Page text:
‘Back to Our Future’
First Friday, the downtown arts district’s monthly arts and culture festival, emerges after three months of near-hibernation from 5 to 11 p.m. Friday, with an Art Walk centered near Charleston and Casino Center boulevards and new locations for the KidZone (5 to 9 p.m. at Boulder Plaza, Boulder Avenue and First Street) the Dance DepARTment (Coolidge Avenue and First). For details, click on ffflv.org.
Good times roll
With Mardi Gras approaching, it’s time to, as they say in New Orleans, “laissez les bon temps rouler” with day and night Saturday bashes. From noon to 6 p.m., the Springs Preserve serves up food and fun, from a character parade to kids’ crafts to festive food. Admission is $6 (free for kids 2 and younger); call 702-822-7700 or visit www.springspreserve.org for more information. And at 7 p.m. at the Charleston Heights Arts Center, 800 S. Brush St., the Mudbugs will perform toe-tapping, foot-stomping Cajun and zydeco tunes. Tickets are $10 in advance, $15 at the door; call 702-229-6383 or visit www.artslasvegas.org for details.
Perhaps you saw the charming movie; now’s your chance to catch the original stage version of “Crossing Delancey,” about a young New Yorker who’s reluctant to consider the “good catch” her feisty grandmother has found her. Theatre in the Valley presents Susan Sandler’s romantic comedy at 8 p.m. Fridays and Saturdays and 2 p.m. Sundays through Feb. 21 at 10 W. Pacific Ave., Henderson; call 702-558-7275 or click on www.theatreinthevalley.org for tickets ($10-$15).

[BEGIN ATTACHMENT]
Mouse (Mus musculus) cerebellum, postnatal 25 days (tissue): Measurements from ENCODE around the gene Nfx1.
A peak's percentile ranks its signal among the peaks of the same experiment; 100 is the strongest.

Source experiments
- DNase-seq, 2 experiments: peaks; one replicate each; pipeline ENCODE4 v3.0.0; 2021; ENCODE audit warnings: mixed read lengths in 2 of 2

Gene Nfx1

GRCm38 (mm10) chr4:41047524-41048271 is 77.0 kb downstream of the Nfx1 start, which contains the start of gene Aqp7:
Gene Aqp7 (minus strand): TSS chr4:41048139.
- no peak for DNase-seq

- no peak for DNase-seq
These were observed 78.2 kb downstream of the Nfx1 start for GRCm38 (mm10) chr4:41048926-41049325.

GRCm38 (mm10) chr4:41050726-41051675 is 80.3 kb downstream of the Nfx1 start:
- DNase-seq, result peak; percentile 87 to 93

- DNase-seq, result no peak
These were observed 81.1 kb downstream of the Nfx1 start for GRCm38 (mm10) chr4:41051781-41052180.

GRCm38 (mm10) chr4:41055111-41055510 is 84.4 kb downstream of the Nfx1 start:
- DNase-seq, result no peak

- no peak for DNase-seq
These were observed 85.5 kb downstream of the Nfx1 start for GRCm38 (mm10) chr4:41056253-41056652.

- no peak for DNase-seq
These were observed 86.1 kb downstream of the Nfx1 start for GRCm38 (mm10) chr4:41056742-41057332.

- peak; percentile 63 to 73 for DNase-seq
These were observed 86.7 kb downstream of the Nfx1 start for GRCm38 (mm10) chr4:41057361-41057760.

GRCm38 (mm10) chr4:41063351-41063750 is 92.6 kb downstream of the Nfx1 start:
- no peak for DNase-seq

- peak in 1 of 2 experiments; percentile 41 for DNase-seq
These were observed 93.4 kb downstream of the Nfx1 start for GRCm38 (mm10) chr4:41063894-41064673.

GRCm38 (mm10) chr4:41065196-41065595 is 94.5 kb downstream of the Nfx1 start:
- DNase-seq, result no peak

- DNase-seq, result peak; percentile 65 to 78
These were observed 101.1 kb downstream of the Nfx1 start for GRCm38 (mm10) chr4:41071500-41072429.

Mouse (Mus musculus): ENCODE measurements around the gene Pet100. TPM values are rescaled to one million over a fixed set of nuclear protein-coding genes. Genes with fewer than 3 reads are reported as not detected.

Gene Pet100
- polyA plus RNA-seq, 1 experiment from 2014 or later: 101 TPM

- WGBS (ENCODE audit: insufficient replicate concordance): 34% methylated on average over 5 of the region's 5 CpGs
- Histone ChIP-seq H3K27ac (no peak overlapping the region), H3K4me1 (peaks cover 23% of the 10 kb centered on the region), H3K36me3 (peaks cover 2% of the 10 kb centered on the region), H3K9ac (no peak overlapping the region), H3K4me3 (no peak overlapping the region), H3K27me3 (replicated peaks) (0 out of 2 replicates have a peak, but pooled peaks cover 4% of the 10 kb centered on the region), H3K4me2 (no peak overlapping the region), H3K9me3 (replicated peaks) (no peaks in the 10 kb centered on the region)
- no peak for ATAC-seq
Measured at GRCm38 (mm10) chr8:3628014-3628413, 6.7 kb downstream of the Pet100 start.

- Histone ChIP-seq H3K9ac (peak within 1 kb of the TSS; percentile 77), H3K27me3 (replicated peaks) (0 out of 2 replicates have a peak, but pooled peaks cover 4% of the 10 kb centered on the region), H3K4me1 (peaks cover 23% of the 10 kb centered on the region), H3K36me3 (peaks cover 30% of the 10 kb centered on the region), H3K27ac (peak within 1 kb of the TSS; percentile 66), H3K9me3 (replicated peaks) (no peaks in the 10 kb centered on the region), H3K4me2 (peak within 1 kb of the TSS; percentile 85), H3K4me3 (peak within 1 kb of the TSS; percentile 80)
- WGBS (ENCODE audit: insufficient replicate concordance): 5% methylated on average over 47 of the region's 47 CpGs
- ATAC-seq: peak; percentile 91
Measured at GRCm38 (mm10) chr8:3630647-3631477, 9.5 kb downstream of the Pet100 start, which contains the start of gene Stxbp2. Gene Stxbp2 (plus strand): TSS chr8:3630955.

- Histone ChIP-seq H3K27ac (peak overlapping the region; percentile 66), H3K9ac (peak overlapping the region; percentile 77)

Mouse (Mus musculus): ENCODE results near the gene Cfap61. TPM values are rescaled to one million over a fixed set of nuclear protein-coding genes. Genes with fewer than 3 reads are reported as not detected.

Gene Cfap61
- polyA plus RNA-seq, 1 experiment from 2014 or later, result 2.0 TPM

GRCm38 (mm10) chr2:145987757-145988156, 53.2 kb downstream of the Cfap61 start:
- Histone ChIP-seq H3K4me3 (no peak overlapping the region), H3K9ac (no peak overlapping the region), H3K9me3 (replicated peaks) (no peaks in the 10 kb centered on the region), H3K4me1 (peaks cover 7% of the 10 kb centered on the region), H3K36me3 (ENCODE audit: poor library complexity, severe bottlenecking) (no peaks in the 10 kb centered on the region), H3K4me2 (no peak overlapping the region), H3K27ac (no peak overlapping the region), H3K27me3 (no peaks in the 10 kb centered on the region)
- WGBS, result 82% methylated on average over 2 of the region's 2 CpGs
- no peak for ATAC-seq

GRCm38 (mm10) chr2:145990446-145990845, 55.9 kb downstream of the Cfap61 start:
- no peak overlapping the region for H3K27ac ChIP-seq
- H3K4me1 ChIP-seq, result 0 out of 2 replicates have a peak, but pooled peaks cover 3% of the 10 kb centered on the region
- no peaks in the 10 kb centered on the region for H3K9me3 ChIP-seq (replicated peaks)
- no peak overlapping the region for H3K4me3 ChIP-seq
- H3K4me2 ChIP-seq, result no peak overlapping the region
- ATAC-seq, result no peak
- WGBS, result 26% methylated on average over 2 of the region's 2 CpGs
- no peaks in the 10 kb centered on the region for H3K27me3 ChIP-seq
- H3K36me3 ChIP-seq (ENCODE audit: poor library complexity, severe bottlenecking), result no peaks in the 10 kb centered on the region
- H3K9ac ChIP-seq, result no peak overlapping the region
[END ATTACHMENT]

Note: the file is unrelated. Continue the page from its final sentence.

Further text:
Music of the (hemi)spheres
It’s a musical match made in heaven — or the Western Hemisphere — as Paraguayan harpist Mariano Gonzalez, who’s expanded his instrument’s boundaries from folk to jazz, teams up with pan pipe flutist Flavio Martinez, who in addition to indigenous flutes also plays guitar and charango. Catch their collective act at 2 p.m. Saturday at the Winchester Cultural Center, 3130 S. McLeod Drive; for tickets ($10 in advance, $12 concert day), call 702-455-7340.
Reflections on art
“Connected Future” (in the Clark County Government Center’s Rotunda Gallery through March 4) invites viewers to (literally) reflect on seven triangular, reflective 7-foot towers. But artist Audrey Barcio, whose work explores architecture’s lasting impact on our culture, will reflect on “Connected Future” at a free reception and artist talk from 6 to 8 p.m. Friday at the government center, 500 S. Grand Central Parkway.
— Carol Cling